KEY KEY WORDS IN AMERICAN POLITICS: "RIGHTS"(Part 1) Print
Written by Calvin Fox   
Friday, 21 March 2014 17:30

 

The book, Contested Truths, by Daniel Rodgers, Professor of History at Princeton, gives a unique framework on which to build an understanding of American political life from Independence to the present. It is centered on key political words, their changing definitions over time and how they and the abtract ideas and slogans they represent, have been used wit great affect in American politics. That subject is important in itself, but I am also looking for the Hand of God in all of this. Which, if any, of these developments were Christan or Biblical? Here is a brief summary of what Professor Rogers writes, mostly in my own words:

Natural Rights

 

The key political Theme, in a phrase, leading up to and during the Revolution and in its aftermath was Natural Rights. However, Rights became many things to many people and the number of them was ever expanding. There was an "almost bewildering diversity" of them. The challenge was to agree on their meanings and to narrow the list of them down. The majority view was that Rights were instituted for "the common benefit", the "public weal [well-being]" and "solely for the common good". "The notion of collective rights and public good ran deep". There was suspicion of private desires, profits and privileges". Rodgers quotes a document of the time. from a biography of Thomas Paine, "The right for every man to do what he pleases [is] a right which...is repugnant to the very principles on which society and civil government are founded." (p.58) Distinction was made between rights that were alienable (which could be taken away) and inalienable. But the latter were few and even these were not absolute.

The rights most often mentioned in various Bills of Rights were life, liberty, acquiring and possessing property and pursuing happiness. Often added was the right of the majority "to reform, alter or abolish" their Government in any manner judged to be for the common good of all. But even the inalienable Rights of Life or liberty could be forfeited by crime or treason and private property could be taxed, condemned or claimed for public uses.

Talk of Rights was divisive for many States and by the turn of the of the Century focus was increasingly on the words of the original Constitution as the Law of the Land. The Bill of Rights as a document was actually neglected for at least 50 years. However, the Declaration of Independence, although not part of the Consitution, became a powerful political tool in the first half of the next (19th) Century. By the 1830's, it became an important part of a revival of Natural Rights talk raised by marginal groups, mostly artisans and laborers (the lower working class) who believed they were not getting the same benefits of the new Nation as the land owners and powerful business owners were. Labor was now a market commodity with its control out of the hand of farmers and wage earners. A movement of radical outsider activists rose up against the powerful and the wealthy (mostly privileged white property and capital owning men). The Activisits believed the republican priciples they had fought the War for were being betrayed. Their cry was for the Rights spelled out in the Declaration of Independence.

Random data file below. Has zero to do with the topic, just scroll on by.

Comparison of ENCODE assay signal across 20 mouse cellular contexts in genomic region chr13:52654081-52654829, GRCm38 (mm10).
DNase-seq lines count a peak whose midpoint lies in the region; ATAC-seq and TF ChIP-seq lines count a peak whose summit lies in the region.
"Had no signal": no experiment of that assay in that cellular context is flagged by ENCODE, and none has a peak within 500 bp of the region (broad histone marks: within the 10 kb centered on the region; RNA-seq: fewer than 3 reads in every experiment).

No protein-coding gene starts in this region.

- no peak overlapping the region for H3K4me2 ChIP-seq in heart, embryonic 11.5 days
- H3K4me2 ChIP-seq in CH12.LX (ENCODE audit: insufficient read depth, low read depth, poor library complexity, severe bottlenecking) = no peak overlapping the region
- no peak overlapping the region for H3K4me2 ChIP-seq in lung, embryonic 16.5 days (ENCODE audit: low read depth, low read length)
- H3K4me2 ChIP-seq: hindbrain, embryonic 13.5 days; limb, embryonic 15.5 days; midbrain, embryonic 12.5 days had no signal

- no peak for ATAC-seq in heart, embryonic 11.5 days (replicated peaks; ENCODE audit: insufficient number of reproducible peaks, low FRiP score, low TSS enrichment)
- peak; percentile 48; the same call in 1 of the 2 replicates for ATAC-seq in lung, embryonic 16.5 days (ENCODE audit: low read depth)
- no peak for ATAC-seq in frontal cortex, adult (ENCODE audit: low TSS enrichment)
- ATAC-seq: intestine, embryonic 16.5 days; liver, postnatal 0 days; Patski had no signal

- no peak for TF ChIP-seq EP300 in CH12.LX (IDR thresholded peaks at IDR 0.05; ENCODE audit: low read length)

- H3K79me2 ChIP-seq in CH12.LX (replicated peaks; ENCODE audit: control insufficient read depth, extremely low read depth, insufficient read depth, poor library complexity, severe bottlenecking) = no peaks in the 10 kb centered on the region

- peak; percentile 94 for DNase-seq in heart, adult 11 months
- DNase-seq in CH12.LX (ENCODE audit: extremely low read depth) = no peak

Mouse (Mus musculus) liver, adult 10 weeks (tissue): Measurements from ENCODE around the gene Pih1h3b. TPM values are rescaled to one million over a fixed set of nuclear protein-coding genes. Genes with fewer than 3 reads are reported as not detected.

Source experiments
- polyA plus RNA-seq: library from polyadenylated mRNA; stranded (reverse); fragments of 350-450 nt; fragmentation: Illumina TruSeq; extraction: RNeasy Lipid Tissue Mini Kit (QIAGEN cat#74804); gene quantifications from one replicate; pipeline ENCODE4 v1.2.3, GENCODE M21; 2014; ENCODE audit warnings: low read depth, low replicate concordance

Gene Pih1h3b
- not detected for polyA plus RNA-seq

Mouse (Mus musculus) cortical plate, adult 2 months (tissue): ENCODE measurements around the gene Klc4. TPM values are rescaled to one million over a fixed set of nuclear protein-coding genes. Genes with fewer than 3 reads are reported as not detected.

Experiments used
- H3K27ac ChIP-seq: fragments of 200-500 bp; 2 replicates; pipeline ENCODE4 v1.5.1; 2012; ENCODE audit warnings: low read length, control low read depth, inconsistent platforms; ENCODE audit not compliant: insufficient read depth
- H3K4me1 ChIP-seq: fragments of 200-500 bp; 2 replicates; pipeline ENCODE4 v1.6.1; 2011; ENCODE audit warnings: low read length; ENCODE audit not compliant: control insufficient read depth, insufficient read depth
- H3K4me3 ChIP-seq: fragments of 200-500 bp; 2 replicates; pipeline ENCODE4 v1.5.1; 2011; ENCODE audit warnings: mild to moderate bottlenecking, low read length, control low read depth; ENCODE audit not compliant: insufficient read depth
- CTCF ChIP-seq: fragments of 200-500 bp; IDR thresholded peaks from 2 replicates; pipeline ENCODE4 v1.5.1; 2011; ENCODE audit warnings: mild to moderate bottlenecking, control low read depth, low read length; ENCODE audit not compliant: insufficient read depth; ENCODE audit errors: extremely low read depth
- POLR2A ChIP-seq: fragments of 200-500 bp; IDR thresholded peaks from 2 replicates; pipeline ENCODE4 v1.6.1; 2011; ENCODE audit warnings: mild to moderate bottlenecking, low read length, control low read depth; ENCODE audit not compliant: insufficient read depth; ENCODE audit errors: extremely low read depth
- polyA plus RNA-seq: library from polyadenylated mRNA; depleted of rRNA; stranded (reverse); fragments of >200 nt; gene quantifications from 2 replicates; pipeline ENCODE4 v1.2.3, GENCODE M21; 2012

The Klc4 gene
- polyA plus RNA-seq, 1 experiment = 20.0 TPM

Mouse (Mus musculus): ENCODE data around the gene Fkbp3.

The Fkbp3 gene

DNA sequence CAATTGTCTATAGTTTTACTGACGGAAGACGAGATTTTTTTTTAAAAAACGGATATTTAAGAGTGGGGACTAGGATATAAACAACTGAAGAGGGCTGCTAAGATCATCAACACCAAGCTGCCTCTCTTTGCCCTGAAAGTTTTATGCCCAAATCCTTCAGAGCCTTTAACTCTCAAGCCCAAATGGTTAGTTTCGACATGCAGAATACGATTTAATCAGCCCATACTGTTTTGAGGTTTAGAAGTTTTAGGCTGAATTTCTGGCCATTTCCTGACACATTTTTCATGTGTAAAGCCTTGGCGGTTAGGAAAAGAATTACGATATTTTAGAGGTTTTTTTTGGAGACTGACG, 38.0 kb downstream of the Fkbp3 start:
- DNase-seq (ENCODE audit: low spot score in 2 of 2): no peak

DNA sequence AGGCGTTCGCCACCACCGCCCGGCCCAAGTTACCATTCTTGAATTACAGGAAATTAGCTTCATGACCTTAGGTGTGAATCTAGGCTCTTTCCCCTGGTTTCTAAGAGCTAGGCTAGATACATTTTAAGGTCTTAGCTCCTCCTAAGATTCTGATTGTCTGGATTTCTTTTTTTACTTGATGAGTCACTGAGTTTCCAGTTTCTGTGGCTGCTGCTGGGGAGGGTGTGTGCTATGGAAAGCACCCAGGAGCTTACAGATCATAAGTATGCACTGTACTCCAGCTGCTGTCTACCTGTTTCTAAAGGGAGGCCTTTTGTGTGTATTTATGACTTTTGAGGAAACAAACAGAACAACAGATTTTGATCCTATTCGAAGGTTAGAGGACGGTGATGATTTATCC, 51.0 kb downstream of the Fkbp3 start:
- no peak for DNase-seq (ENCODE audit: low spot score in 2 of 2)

Equal rights meant not only "of" life, liberty and happiness but "for" life, liberty and happiness. The latter meant equal access to the rightful means of sustenance and education for happiness. The most concern and debate was over "Property Rights" and "property" was expanded to include a person's time and labor. The latter was an especially hot subject: a worker, the Reformers insisted, had the right to the benefits that came from his work. This was a "natural" Right: God had created and given the earth to all for the common, reasonably equal, wealth and benefit of all. The enemies of this natural order were the Elite who were becoming wealthy and powerful through their banks, corporations and "wage slavery". Ironically, Slave holders (and Slave labor) was not included in this subject by most people at the time.

The hot button issue for would-be Abolitionists of the period was not Property, but Liberty. It was this group of Crusaders who made the most of the Declaration. It became their Bible, their absolute Ultimate Authority on the subject of Liberty, higher than the Constitution. Abraham Lincoln regarded it that way, as did the later 19th Century Leaders of the Feminist and Suffragette Movement for the Rights of Women. [The Declaration, the original Bill of Rights and Lincoln's Gettysburg Address are the defining, foundational documents for progressives of all types to this day. They also use the 13th,14th and 15th Amendments of the Constitution, interpreted in the light of those Documents.]

 

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Last Updated on Friday, 21 March 2014 17:32